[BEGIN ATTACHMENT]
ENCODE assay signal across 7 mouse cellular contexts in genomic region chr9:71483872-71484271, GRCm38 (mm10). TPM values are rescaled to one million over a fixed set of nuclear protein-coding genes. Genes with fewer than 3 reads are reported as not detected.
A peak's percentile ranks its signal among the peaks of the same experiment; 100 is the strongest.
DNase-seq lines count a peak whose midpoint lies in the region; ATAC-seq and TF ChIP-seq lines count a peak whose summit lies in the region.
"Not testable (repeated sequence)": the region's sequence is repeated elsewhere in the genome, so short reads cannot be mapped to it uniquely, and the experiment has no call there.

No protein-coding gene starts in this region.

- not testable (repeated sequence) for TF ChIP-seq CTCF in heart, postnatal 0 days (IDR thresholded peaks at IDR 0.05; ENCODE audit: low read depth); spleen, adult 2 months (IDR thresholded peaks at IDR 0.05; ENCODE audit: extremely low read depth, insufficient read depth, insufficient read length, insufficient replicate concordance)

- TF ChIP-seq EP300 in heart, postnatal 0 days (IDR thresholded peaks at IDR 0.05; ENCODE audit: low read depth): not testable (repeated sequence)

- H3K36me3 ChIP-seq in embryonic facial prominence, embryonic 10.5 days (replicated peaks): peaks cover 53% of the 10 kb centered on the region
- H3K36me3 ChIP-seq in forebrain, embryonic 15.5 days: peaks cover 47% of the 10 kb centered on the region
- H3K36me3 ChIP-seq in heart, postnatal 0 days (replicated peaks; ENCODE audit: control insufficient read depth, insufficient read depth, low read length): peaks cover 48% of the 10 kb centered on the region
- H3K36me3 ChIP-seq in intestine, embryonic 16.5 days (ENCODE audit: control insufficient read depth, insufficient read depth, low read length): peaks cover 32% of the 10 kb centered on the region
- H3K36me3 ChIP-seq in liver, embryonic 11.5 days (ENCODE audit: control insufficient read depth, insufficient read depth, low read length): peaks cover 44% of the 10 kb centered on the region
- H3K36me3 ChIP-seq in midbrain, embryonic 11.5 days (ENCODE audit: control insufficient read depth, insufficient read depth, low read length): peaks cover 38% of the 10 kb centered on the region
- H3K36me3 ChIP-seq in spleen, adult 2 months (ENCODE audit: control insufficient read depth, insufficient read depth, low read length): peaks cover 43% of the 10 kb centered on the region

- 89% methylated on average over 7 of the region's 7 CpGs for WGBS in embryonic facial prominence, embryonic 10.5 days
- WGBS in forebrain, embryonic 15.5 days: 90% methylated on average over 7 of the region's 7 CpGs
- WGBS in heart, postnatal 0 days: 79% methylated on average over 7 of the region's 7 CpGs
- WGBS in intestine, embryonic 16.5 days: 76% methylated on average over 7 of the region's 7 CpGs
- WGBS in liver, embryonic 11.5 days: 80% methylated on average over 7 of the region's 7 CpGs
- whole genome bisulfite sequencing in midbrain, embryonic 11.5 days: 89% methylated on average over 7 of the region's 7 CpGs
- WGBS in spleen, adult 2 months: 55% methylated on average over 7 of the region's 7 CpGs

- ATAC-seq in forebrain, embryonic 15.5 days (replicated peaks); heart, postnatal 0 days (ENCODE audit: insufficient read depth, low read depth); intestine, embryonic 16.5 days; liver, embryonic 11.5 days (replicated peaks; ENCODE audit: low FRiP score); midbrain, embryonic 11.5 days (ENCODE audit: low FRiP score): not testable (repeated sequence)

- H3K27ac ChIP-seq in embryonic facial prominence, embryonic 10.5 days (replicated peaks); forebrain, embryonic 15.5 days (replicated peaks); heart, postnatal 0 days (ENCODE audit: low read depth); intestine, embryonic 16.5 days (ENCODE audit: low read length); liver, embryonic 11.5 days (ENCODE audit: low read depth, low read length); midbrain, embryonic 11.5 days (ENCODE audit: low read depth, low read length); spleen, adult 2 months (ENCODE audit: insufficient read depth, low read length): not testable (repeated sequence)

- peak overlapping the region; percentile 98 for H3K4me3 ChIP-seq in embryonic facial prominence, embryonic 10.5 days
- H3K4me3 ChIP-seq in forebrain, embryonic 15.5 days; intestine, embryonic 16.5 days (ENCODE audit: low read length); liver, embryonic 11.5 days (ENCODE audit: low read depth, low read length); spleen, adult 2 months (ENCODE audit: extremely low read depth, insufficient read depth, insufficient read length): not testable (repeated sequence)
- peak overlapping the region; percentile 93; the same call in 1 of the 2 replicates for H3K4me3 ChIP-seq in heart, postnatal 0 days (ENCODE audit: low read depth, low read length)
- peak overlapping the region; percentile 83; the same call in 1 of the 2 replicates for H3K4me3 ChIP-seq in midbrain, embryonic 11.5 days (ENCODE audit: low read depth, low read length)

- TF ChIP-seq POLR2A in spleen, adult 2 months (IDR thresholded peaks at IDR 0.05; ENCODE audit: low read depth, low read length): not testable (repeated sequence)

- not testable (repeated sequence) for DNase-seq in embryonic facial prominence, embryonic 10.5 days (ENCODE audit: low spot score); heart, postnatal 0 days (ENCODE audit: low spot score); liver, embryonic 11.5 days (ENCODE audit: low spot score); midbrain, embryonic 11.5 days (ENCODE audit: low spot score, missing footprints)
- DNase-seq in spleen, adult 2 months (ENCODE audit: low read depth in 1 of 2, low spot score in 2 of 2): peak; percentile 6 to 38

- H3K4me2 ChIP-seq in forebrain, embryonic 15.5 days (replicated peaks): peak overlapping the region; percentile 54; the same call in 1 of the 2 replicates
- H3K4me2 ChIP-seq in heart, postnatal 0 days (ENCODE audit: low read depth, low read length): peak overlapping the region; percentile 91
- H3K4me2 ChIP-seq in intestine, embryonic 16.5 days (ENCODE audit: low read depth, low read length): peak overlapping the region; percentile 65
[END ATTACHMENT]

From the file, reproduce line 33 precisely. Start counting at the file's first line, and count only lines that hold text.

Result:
- H3K4me2 ChIP-seq in intestine, embryonic 16.5 days (ENCODE audit: low read depth, low read length): peak overlapping the region; percentile 65